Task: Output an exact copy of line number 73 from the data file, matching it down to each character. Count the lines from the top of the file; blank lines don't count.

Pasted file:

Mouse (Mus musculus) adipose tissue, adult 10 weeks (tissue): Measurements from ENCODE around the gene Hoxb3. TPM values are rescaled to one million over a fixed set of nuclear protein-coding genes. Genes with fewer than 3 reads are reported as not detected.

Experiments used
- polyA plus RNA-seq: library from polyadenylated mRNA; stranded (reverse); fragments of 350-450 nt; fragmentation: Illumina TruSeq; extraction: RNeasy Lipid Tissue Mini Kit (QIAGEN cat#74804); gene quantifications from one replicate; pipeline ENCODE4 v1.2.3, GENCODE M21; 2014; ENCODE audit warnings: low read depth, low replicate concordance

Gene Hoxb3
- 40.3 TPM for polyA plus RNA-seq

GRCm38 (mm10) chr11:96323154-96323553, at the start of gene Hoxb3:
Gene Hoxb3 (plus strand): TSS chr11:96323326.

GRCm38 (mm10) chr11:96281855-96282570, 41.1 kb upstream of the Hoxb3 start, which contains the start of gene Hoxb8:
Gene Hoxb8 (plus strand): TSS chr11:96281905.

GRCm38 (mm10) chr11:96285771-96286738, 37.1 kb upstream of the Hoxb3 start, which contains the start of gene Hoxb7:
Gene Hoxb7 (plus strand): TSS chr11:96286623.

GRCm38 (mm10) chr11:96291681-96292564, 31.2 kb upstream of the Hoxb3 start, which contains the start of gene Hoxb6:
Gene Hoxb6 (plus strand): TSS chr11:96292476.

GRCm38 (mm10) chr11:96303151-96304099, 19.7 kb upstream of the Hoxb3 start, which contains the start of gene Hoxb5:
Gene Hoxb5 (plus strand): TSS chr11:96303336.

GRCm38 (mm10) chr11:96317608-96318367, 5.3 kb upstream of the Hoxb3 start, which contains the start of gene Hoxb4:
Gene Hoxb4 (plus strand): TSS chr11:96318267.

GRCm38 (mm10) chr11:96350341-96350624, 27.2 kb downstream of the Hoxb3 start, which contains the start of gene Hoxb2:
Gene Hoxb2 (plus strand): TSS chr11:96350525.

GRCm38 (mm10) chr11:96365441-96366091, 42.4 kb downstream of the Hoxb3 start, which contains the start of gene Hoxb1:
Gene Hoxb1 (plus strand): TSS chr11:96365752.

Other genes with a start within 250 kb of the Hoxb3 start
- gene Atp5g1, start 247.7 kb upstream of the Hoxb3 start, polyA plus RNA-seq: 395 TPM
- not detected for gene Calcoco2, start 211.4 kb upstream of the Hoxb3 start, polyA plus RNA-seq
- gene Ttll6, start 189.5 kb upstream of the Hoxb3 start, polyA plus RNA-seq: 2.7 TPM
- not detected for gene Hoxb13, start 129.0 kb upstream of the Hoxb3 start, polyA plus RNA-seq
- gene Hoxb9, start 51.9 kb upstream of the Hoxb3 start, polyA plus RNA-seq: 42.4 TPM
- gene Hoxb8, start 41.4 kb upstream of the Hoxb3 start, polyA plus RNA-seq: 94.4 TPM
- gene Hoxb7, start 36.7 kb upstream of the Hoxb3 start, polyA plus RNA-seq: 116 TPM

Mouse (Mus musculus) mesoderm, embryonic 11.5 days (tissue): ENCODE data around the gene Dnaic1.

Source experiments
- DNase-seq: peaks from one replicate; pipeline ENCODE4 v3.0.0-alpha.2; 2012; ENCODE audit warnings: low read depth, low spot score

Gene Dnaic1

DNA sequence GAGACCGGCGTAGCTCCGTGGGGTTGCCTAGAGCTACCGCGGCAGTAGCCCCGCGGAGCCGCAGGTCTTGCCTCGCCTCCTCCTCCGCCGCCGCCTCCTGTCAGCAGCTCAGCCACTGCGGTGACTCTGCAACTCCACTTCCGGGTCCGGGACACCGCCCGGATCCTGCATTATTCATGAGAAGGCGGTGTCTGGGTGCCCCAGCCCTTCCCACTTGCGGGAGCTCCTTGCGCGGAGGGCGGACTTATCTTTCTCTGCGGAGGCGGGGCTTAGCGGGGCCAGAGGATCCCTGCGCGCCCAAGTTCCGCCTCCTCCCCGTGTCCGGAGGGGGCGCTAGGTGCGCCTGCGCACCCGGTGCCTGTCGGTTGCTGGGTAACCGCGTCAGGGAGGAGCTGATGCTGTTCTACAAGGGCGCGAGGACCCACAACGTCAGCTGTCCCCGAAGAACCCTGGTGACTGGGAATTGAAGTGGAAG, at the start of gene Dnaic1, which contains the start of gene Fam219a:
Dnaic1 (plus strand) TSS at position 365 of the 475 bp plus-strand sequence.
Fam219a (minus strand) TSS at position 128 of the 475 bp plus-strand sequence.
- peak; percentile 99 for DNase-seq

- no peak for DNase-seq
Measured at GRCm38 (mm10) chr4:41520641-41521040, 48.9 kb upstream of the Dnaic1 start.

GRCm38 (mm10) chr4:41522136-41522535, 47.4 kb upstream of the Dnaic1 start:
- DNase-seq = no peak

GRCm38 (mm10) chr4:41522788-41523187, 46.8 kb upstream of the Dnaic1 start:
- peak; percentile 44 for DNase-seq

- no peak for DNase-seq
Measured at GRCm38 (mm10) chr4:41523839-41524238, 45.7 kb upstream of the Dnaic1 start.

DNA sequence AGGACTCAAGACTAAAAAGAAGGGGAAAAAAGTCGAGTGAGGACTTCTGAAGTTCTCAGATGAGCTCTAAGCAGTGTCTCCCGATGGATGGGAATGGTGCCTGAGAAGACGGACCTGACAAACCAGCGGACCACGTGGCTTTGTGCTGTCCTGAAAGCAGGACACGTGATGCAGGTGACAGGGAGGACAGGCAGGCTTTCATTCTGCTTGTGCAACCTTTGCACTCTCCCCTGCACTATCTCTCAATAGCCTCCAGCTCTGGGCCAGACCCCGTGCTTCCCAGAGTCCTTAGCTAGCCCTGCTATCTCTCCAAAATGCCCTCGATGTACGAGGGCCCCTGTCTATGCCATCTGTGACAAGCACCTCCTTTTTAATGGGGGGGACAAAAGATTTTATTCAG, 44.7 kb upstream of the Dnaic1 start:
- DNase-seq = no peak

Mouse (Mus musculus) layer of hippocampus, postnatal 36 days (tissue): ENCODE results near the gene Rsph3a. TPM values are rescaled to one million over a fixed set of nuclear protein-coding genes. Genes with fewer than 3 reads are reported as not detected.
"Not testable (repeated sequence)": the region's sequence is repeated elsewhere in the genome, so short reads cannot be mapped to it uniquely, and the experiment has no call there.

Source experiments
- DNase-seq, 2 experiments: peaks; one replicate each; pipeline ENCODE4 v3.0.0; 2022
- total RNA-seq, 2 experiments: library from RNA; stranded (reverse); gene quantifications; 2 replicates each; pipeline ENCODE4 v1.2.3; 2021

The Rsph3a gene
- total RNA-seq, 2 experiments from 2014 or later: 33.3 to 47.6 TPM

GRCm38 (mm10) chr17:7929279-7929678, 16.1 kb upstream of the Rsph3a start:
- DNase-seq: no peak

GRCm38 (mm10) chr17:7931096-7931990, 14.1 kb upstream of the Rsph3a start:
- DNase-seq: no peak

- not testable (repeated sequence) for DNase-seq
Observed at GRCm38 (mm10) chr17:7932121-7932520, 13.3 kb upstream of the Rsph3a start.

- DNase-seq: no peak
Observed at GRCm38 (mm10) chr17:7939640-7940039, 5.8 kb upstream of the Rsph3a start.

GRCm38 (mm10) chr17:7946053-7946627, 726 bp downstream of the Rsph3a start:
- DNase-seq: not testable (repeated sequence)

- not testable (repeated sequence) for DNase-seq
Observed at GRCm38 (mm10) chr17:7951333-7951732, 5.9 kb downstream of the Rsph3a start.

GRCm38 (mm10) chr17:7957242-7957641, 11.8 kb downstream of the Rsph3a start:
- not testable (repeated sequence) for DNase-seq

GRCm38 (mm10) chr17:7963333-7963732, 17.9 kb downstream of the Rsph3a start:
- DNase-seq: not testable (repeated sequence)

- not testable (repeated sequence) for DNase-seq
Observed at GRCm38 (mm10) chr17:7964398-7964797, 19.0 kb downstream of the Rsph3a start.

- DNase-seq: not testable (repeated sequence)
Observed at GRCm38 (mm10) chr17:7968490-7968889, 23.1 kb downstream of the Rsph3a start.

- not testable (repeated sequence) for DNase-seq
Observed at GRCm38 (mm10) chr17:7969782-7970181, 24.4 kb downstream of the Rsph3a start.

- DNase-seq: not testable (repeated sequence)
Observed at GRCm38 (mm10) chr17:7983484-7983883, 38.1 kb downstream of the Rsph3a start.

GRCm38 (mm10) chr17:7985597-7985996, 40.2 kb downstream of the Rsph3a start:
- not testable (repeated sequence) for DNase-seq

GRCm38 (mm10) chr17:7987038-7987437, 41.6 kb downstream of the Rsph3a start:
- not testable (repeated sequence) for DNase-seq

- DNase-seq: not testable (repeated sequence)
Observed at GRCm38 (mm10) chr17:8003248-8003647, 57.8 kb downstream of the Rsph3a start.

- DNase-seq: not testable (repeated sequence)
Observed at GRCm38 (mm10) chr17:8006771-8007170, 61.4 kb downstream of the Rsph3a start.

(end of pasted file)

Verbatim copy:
- DNase-seq: not testable (repeated sequence)